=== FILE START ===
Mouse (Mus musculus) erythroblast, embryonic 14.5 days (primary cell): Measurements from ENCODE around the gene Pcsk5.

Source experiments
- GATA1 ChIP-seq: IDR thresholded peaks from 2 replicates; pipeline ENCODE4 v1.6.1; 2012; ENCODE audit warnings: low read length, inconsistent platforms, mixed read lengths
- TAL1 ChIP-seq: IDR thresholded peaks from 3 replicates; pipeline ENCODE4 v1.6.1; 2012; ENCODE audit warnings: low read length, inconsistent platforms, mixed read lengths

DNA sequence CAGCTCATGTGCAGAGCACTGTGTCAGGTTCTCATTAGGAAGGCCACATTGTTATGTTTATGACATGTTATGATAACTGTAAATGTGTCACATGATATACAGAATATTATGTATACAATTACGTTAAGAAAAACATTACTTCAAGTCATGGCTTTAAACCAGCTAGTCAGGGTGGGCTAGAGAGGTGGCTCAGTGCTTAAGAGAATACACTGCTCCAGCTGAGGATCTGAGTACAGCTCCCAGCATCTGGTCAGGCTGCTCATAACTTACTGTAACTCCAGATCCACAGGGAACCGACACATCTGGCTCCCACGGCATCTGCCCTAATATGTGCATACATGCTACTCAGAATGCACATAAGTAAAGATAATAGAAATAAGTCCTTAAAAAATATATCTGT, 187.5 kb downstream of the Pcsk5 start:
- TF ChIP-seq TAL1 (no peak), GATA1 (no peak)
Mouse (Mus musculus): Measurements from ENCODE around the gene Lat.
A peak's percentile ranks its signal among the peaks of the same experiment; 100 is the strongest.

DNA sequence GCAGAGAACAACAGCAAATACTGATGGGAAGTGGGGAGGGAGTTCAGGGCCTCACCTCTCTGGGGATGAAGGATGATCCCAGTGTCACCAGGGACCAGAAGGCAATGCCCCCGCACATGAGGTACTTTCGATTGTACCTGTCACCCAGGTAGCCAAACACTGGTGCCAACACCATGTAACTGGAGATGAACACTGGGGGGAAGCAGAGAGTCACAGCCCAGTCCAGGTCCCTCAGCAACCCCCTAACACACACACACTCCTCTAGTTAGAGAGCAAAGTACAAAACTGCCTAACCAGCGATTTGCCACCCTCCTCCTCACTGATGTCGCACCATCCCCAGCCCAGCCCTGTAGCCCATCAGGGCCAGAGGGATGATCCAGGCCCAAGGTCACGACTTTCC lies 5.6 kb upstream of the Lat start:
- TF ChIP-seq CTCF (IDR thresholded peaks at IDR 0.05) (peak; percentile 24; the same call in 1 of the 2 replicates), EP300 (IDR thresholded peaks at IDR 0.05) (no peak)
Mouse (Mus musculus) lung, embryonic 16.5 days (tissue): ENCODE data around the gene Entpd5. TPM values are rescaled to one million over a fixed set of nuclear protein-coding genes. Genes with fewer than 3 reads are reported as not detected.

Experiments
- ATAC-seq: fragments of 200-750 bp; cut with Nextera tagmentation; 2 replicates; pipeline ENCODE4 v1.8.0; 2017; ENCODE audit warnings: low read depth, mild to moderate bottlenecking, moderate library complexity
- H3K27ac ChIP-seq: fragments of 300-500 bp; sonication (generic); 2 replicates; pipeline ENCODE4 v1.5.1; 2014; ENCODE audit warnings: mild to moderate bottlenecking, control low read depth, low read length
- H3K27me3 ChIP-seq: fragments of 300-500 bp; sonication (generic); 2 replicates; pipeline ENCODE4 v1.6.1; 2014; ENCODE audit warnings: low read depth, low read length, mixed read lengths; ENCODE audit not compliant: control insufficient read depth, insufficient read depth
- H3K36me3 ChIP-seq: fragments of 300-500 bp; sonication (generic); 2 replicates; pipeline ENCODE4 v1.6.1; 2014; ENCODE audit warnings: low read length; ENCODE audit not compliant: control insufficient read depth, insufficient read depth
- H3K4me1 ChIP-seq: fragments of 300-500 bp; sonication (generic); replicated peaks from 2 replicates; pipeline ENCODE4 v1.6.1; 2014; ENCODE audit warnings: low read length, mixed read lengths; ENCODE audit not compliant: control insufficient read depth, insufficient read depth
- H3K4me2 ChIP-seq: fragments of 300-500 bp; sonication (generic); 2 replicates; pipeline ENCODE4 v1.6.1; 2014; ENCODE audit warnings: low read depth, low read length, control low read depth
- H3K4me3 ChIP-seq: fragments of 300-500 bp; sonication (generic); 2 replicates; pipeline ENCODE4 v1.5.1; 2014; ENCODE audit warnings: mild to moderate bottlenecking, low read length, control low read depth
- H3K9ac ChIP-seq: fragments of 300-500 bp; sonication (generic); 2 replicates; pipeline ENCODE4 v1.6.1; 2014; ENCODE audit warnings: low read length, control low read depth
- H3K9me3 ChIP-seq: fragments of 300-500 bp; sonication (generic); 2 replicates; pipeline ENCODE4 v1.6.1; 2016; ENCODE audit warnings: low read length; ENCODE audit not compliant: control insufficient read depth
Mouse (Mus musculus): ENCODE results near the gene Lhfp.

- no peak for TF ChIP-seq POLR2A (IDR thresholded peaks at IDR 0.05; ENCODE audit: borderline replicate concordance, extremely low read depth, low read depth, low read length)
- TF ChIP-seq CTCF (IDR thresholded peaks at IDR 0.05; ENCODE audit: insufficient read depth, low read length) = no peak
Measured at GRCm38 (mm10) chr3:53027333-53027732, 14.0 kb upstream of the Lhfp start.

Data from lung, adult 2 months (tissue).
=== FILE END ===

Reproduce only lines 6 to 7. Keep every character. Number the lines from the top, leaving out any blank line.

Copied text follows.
- TF ChIP-seq TAL1 (no peak), GATA1 (no peak)
Mouse (Mus musculus): Measurements from ENCODE around the gene Lat.